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Electric Light Orchestra - Electric Light Orchestra II CD (album) cover

ELECTRIC LIGHT ORCHESTRA II

Electric Light Orchestra

 

Crossover Prog

3.54 | 151 ratings

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ClemofNazareth
Special Collaborator
Prog Folk Researcher
3 stars The life of this album is actually more interesting than the original release. This was first released with a pretty cheesy cover in Britain in 1972, then followed up with an American and Australia/New Zealand release that had one song renamed, another remixed, and a better-looking cover. A few years later this was combined with their debut album and released as a sort of boxed-set in Holland, and was remastered and released on CD in 1990. Another CD version came out last year with three different takes of “In Old England Town”, two of “Roll Over Beethoven” (neither of which is the same as the best and original version), and an outtake version of a goofy “Baby I Apologise”. There are probably other versions floating around as well, but you get the idea.

This was the follow-up to ‘No Answer’, and the first following Roy Wood’s departure to form Wizzard. Jeff Lynne wastes no time in remaking the band in his image of a Beatles tribute troupe, although there are plenty of remnants both of the first incarnation of the band, and of the Move’s sound from the sixties. Most are found in the still-present strings (mostly cello), heavy bass, and simple drum beats, but all these tracks are much longer and more developed instrumentally than most of what the Move ever did.

The opening “In Old England Town” has pleasant arrangements but appalling engineering. Rumor has it Wood contributed this track before his departure, and it shows. This is very much in the vein of “Battle of Marston Moor” from the first album, which is to say a pseudo- orchestral and somewhat disjointed number that has Wood’s signature written all over it.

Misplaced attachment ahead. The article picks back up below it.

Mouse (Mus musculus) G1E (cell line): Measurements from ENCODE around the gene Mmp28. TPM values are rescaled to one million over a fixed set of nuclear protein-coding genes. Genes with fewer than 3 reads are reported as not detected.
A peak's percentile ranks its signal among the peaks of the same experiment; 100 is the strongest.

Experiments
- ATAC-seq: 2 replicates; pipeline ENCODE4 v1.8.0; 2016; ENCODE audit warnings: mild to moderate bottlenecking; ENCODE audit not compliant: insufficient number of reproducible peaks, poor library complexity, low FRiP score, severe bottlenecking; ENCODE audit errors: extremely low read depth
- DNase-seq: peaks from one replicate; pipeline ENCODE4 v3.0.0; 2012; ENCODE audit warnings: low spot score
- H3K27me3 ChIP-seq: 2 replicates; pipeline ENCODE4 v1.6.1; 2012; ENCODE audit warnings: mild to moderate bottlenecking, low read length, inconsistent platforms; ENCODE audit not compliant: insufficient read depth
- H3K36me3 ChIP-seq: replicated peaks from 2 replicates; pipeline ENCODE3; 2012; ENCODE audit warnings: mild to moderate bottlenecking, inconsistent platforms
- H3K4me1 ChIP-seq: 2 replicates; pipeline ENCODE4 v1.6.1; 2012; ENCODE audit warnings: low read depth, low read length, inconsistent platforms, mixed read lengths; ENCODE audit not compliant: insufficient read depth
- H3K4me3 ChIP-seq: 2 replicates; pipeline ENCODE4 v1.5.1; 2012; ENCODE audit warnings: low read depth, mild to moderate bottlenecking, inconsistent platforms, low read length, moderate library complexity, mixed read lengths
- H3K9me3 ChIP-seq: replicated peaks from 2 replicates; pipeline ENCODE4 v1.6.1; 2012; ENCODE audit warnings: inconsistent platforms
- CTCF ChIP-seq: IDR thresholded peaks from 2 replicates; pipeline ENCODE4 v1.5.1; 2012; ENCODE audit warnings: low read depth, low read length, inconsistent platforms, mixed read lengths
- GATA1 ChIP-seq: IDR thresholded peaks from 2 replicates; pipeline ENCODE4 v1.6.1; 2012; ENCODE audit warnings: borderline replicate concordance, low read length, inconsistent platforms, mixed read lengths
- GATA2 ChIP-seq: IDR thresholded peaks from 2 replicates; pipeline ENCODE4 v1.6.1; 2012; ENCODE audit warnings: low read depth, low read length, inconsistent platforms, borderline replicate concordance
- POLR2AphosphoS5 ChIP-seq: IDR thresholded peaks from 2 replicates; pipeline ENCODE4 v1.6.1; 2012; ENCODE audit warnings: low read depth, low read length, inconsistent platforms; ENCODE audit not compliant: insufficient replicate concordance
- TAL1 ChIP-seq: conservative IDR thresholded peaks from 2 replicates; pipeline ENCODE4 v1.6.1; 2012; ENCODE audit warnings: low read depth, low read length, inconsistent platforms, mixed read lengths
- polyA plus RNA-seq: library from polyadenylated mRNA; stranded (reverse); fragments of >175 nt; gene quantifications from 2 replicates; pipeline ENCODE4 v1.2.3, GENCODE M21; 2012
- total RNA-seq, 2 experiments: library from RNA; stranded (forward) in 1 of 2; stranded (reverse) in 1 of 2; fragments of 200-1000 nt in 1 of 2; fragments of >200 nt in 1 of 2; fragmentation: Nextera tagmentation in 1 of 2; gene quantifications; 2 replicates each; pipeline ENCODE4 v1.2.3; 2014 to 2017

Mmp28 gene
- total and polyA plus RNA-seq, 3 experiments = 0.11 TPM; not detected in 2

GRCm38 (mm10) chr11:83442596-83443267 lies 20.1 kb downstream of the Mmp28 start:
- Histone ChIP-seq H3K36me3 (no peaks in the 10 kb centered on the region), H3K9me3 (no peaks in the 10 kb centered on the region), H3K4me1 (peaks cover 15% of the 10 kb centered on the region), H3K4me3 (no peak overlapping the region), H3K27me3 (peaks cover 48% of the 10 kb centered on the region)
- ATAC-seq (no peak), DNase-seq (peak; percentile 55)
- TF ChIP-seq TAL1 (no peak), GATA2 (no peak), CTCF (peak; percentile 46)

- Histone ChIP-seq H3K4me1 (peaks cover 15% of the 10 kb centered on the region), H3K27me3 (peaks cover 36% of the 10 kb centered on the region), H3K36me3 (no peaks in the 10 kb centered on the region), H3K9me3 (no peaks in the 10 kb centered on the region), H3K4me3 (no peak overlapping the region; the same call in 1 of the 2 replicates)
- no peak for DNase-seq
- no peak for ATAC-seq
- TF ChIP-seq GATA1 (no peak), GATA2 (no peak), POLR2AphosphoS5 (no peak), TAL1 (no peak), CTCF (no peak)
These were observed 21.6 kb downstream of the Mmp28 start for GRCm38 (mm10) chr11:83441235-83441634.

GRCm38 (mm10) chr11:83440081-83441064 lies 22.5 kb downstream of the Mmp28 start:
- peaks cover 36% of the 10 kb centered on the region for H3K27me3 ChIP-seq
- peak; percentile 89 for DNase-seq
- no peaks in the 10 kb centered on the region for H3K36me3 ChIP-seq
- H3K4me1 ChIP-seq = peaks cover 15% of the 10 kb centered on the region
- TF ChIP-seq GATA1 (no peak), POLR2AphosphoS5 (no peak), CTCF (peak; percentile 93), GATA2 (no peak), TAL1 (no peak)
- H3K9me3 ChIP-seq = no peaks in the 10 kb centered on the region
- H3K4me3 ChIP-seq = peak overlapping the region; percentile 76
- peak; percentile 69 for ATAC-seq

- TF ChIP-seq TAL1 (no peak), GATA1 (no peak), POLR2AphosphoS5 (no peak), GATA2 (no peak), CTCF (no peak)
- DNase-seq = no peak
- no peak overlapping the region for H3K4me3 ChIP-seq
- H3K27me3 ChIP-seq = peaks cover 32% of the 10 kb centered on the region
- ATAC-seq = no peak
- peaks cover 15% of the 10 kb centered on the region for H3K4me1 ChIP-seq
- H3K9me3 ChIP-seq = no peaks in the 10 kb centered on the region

Next up is “Mama”, or “Moma” or “Momma”, depending on which version of the album you’re listening to. This is almost a ballad, very much a Lynne composition, and quite beautiful, although it doesn’t age all that well and sounds rather dated today.

The highlight of the whole album is the energetic and expansive “Roll Over Beethoven”, which sounded old-fashioned even when it was released but showcases Lynne’s distinctive vocals and guitar, great cello from newcomers Mike Edwards and Colin Walker, and plenty of ostentatious instrumentation. This isn’t progressive music by any means, but it sure is fun to listen to. The original eight-minute plus version is by far the best, but later versions of this album featured a slightly trimmed rendition with some of the instrumentals cut out, and there was a later radio edit that is much shorter and frankly sounds unfinished.

The back side of the vinyl version leads off with “From the Sun to the World”, which blends both the early ‘light orchestra’ version of the band with the more pop-oriented vocal sounds and simple tempos that Lynne would favor on his more popular later releases. There is a lot of the sound of ‘Face the Music’ on this tune, and the piano and Wilf Gibson’s violin work are both excellent, and the two of them combine for a long instrumental passage that alone is almost worth the price of admission, and previews some of the same sounds that would reappear on ‘Out of the Blue’.

The vinyl version closes with the eleven-minute plus “Kuiama”, a sometimes unfocused piece of work that nevertheless features some of the best drumming and violin that ELO would ever record. This is one of the more progressive bits of music the band did before turning into an intergalactic hit machine, and unfortunately tends to get overlooked by those later poppish hits.

One last comment on the original vinyl release: I have no idea why Lynne felt the need to release this in a gatefold cover, as the inside jacket is rather bland, adds very little to the overall presentation, and must have set the label on edge for the additional cost it incurred. Weird.

Anyway, I really like this album’s ability to sound both simple and complex at the same time, and Lynne’s uncanny ability to make strings and long, classically-influenced arrangements sound like pop music. That’s a talent. This isn’t a masterpiece, but it sure makes a nice addition to just about anyone’s collection, so three stars doesn’t seem out of line.

peace

ClemofNazareth | 3/5 |

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